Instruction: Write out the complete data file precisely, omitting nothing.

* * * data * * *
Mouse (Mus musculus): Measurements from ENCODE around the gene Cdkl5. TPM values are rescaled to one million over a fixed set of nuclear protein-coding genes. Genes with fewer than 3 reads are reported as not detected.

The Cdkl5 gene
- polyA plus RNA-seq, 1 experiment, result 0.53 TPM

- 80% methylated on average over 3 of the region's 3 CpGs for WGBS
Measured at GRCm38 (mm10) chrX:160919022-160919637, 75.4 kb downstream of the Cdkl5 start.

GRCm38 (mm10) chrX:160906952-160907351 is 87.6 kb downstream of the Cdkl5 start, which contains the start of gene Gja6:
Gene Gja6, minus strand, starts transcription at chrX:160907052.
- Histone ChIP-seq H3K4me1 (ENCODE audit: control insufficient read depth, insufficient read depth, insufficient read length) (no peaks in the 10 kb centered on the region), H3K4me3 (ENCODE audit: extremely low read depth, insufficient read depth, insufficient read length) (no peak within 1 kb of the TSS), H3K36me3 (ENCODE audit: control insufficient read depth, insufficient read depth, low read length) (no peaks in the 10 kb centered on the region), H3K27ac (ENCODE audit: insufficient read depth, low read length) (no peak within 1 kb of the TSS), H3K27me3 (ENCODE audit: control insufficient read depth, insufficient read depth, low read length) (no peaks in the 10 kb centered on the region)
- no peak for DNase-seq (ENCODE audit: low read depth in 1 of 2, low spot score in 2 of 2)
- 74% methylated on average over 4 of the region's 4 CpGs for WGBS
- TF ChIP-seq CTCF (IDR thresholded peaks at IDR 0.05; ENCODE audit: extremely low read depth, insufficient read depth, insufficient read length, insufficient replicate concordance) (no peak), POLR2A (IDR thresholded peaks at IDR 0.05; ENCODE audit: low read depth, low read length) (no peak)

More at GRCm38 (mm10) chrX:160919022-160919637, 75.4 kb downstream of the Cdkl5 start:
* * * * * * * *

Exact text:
Mouse (Mus musculus): Measurements from ENCODE around the gene Cdkl5. TPM values are rescaled to one million over a fixed set of nuclear protein-coding genes. Genes with fewer than 3 reads are reported as not detected.

The Cdkl5 gene
- polyA plus RNA-seq, 1 experiment, result 0.53 TPM

- 80% methylated on average over 3 of the region's 3 CpGs for WGBS
Measured at GRCm38 (mm10) chrX:160919022-160919637, 75.4 kb downstream of the Cdkl5 start.

GRCm38 (mm10) chrX:160906952-160907351 is 87.6 kb downstream of the Cdkl5 start, which contains the start of gene Gja6:
Gene Gja6, minus strand, starts transcription at chrX:160907052.
- Histone ChIP-seq H3K4me1 (ENCODE audit: control insufficient read depth, insufficient read depth, insufficient read length) (no peaks in the 10 kb centered on the region), H3K4me3 (ENCODE audit: extremely low read depth, insufficient read depth, insufficient read length) (no peak within 1 kb of the TSS), H3K36me3 (ENCODE audit: control insufficient read depth, insufficient read depth, low read length) (no peaks in the 10 kb centered on the region), H3K27ac (ENCODE audit: insufficient read depth, low read length) (no peak within 1 kb of the TSS), H3K27me3 (ENCODE audit: control insufficient read depth, insufficient read depth, low read length) (no peaks in the 10 kb centered on the region)
- no peak for DNase-seq (ENCODE audit: low read depth in 1 of 2, low spot score in 2 of 2)
- 74% methylated on average over 4 of the region's 4 CpGs for WGBS
- TF ChIP-seq CTCF (IDR thresholded peaks at IDR 0.05; ENCODE audit: extremely low read depth, insufficient read depth, insufficient read length, insufficient replicate concordance) (no peak), POLR2A (IDR thresholded peaks at IDR 0.05; ENCODE audit: low read depth, low read length) (no peak)

More at GRCm38 (mm10) chrX:160919022-160919637, 75.4 kb downstream of the Cdkl5 start: